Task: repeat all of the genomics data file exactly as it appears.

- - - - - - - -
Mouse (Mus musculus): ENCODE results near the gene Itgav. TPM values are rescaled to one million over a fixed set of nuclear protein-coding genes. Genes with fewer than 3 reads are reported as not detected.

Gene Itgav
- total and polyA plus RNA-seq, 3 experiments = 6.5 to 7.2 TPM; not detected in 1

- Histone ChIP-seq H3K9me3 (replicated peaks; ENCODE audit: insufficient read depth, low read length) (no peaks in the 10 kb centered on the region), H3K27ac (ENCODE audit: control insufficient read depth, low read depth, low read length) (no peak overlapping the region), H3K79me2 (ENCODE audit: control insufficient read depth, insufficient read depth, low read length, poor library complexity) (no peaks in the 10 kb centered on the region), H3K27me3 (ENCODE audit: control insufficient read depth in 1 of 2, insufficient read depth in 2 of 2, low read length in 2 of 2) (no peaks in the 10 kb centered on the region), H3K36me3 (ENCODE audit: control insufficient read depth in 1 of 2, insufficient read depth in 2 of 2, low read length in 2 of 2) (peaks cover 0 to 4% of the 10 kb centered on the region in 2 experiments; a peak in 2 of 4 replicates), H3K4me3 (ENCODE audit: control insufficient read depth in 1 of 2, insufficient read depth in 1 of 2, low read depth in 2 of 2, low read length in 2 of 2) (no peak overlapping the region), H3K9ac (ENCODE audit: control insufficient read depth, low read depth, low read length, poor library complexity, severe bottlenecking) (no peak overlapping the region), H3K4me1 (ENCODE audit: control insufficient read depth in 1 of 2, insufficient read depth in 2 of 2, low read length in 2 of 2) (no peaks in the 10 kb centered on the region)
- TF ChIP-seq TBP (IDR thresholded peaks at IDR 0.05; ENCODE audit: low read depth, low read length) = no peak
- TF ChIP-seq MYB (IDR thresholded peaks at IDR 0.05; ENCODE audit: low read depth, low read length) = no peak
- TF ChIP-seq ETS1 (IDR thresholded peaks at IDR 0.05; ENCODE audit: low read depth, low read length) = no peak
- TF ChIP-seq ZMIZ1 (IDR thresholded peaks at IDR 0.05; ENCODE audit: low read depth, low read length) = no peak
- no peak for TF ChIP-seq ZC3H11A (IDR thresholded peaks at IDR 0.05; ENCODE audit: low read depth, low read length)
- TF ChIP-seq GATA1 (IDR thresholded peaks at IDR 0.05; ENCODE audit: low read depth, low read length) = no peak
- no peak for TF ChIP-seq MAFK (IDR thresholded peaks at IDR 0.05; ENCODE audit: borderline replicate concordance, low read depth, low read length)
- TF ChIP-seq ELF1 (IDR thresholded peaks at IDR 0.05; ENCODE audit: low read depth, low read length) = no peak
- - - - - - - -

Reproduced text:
Mouse (Mus musculus): ENCODE results near the gene Itgav. TPM values are rescaled to one million over a fixed set of nuclear protein-coding genes. Genes with fewer than 3 reads are reported as not detected.

Gene Itgav
- total and polyA plus RNA-seq, 3 experiments = 6.5 to 7.2 TPM; not detected in 1

- Histone ChIP-seq H3K9me3 (replicated peaks; ENCODE audit: insufficient read depth, low read length) (no peaks in the 10 kb centered on the region), H3K27ac (ENCODE audit: control insufficient read depth, low read depth, low read length) (no peak overlapping the region), H3K79me2 (ENCODE audit: control insufficient read depth, insufficient read depth, low read length, poor library complexity) (no peaks in the 10 kb centered on the region), H3K27me3 (ENCODE audit: control insufficient read depth in 1 of 2, insufficient read depth in 2 of 2, low read length in 2 of 2) (no peaks in the 10 kb centered on the region), H3K36me3 (ENCODE audit: control insufficient read depth in 1 of 2, insufficient read depth in 2 of 2, low read length in 2 of 2) (peaks cover 0 to 4% of the 10 kb centered on the region in 2 experiments; a peak in 2 of 4 replicates), H3K4me3 (ENCODE audit: control insufficient read depth in 1 of 2, insufficient read depth in 1 of 2, low read depth in 2 of 2, low read length in 2 of 2) (no peak overlapping the region), H3K9ac (ENCODE audit: control insufficient read depth, low read depth, low read length, poor library complexity, severe bottlenecking) (no peak overlapping the region), H3K4me1 (ENCODE audit: control insufficient read depth in 1 of 2, insufficient read depth in 2 of 2, low read length in 2 of 2) (no peaks in the 10 kb centered on the region)
- TF ChIP-seq TBP (IDR thresholded peaks at IDR 0.05; ENCODE audit: low read depth, low read length) = no peak
- TF ChIP-seq MYB (IDR thresholded peaks at IDR 0.05; ENCODE audit: low read depth, low read length) = no peak
- TF ChIP-seq ETS1 (IDR thresholded peaks at IDR 0.05; ENCODE audit: low read depth, low read length) = no peak
- TF ChIP-seq ZMIZ1 (IDR thresholded peaks at IDR 0.05; ENCODE audit: low read depth, low read length) = no peak
- no peak for TF ChIP-seq ZC3H11A (IDR thresholded peaks at IDR 0.05; ENCODE audit: low read depth, low read length)
- TF ChIP-seq GATA1 (IDR thresholded peaks at IDR 0.05; ENCODE audit: low read depth, low read length) = no peak
- no peak for TF ChIP-seq MAFK (IDR thresholded peaks at IDR 0.05; ENCODE audit: borderline replicate concordance, low read depth, low read length)
- TF ChIP-seq ELF1 (IDR thresholded peaks at IDR 0.05; ENCODE audit: low read depth, low read length) = no peak